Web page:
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Senegal Bans Protest Against Vote Delay, Cuts Mobile Internet

Security forces repressed demonstrations which took place on Friday.


Protesters gesture after police fired teargas at them outside the General Assembly in Plateau, Dakar on February 5, 2024. Security forces used tear gas to disperse an opposition rally outside Senegal's parliament on February 5, 2024, shortly before the start of a contentious debate on postponing this month's presidential election. (Photo by JOHN WESSELS / AFP)
Protesters gesture after police fired teargas at them outside the General Assembly in Plateau, Dakar on February 5, 2024. Security forces used tear gas to disperse an opposition rally outside Senegal’s parliament on February 5, 2024, shortly before the start of a contentious debate on postponing this month’s presidential election. (Photo by JOHN WESSELS / AFP)

 

Senegalese authorities faced growing anger at home and renewed international pressure on Tuesday, as the government suspended mobile internet and banned a march against the postponement of this month’s presidential poll.

Three people have been killed during violent protests since President Macky Sall pushed back the February 25 vote, plunging traditionally stable Senegal into one of its worst crises in decades.

UN Secretary-General Antonio Guterres told Dakar it was “extremely important that all Senegalese have their right to demonstrate peacefully respected”.

He called for the situation to be “resolved through established constitutional means,” said Guterres’s spokesman Stephane Dujarric.

Former colonial ruler France urged the West African nation to ensure a “proportionate” response to protests and reiterated its calls for the presidential poll to be held as soon as possible.

Demonstrations are subject to authorisation in Senegal, with authorities refusing to give the green light for many opposition rallies in recent years.

Unauthorised protests often descend into violent clashes and dozens have been killed since 2021, according to rights groups.

Security forces repressed demonstrations which took place on Friday.

“Senegalese authorities continue to display utter disregard for peaceful dissent,” said Samira Daoud, Amnesty International’s Regional Director for West and Central Africa.

“Authorities must promptly, thoroughly, independently, impartially, transparently and effectively investigate the lethal use of force against protestors,” she added.

The United States embassy in Senegal also urged authorities to “fully respect” the right to peaceful assembly and freedom of expression, in a post on X, formerly Twitter.

The Aar Sunu Election (Let’s protect our election) collective, which includes some 40 civil, religious and professional groups, had called for a peaceful rally in the capital Dakar on Tuesday at 1500 GMT.

But organisers said they had received an official letter from Dakar local authorities saying the march was banned as it could seriously disrupt traffic.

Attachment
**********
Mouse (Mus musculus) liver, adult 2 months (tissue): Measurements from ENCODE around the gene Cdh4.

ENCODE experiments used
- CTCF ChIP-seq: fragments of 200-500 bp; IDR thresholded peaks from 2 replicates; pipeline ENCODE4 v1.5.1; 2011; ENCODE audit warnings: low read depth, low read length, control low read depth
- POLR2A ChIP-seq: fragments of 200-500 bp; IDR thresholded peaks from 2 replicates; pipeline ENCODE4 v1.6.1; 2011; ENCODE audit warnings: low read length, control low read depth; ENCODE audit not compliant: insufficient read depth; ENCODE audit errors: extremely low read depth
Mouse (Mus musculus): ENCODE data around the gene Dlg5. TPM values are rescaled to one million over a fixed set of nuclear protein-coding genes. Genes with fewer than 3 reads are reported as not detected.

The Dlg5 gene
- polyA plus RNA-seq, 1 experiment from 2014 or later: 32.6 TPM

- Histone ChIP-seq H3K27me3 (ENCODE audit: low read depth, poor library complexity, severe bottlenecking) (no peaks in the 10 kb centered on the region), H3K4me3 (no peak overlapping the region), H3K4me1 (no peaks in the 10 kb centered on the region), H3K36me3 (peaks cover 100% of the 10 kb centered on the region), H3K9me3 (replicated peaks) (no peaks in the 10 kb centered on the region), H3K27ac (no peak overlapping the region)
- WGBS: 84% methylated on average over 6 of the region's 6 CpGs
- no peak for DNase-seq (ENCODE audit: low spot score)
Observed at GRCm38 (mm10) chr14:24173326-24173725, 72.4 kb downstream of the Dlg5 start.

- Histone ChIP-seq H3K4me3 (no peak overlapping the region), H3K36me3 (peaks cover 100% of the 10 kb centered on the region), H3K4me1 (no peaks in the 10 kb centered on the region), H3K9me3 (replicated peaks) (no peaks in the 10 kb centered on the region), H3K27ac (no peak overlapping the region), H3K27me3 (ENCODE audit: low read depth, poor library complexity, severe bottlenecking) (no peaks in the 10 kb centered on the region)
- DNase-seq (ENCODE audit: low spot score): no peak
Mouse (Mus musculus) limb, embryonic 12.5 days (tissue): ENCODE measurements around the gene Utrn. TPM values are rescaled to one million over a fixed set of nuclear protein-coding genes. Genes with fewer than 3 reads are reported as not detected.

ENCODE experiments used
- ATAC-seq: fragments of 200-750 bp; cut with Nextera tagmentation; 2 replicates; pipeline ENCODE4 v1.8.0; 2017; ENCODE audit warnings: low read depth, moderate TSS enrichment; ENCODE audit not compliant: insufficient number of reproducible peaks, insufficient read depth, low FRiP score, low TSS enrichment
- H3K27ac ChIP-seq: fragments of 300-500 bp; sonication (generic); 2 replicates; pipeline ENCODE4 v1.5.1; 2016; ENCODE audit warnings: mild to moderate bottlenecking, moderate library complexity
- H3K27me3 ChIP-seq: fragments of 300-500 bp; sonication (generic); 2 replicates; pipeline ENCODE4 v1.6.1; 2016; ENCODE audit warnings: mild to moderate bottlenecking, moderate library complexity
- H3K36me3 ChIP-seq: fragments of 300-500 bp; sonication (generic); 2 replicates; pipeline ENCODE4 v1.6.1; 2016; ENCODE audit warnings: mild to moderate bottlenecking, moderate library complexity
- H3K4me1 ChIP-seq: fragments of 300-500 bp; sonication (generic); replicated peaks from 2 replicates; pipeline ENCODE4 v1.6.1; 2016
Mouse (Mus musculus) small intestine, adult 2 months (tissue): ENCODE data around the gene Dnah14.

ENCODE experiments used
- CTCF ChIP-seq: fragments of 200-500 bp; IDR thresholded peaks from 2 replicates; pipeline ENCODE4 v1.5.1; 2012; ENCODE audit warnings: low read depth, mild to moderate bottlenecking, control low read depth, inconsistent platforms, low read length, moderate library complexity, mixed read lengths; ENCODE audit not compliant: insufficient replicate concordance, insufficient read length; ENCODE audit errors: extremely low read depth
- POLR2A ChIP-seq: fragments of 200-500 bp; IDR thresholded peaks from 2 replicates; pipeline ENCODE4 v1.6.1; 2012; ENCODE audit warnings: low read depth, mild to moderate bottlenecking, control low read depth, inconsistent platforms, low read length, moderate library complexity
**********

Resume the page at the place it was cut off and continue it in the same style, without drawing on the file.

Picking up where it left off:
The collective postponed the march until Saturday.

“We will postpone the march because we want to remain within the law,” said Malick Diop, coordinator of the Aar Sunu Election collective.

– ‘Subversive Hate Messages’ –

By mid-afternoon in the neighbourhood where the demonstration was due to take place, an AFP journalist reported a heavy police presence but no protesters.

Liz Throssell, spokeswoman for the United Nations rights office, said at least three young men had been killed and 266 people, including journalists, were reportedly arrested across the country.

The UN called for a swift and independent probe into the killings.

Authorities on Tuesday also suspended mobile internet access for the second time this month, with the communications ministry citing “the dissemination on social networks of several subversive hate messages that have already provoked violent demonstrations”.

Access to mobile data had already been restricted eight days earlier when parliament backed Sall’s decision to postpone the election. It was later restored last Wednesday.

The decision to cut access was a repeat of a move last June when Senegal’s government restricted mobile internet amid high tensions.

Sall said he postponed the election because of disputes over the disqualification of potential candidates and over fears of a return to unrest seen in 2021 and 2023.

Parliament backed Sall’s suspension of the election until December 15, but only after security forces stormed parliament and removed some opposition lawmakers who opposed the bill.

The vote paved the way for Sall — whose second term was due to expire in April — to remain in office until his successor is installed, probably in 2025.

– Possible Amnesty –

Senegal’s opposition has decried the move as a “constitutional coup” and suspects it is part of a plan by the presidential camp who feared defeat at the ballot box.

It has denounced the delay as a move to extend Sall’s term in office, despite him reiterating that he would not stand again.

Sall, who has been in power since 2012, is now seeking a way out of the turmoil and has spoken of “appeasement and reconciliation”.

Media reports have raised the possibility of dialogue with the opposition, including anti-establishment firebrand Ousmane Sonko, who fought the state for more than two years before being imprisoned last year.

Some see the possibility of an amnesty for Sonko, his imprisoned second-in-command Bassirou Diomaye Faye and those detained during unrest in 2021 and 2023.

AFP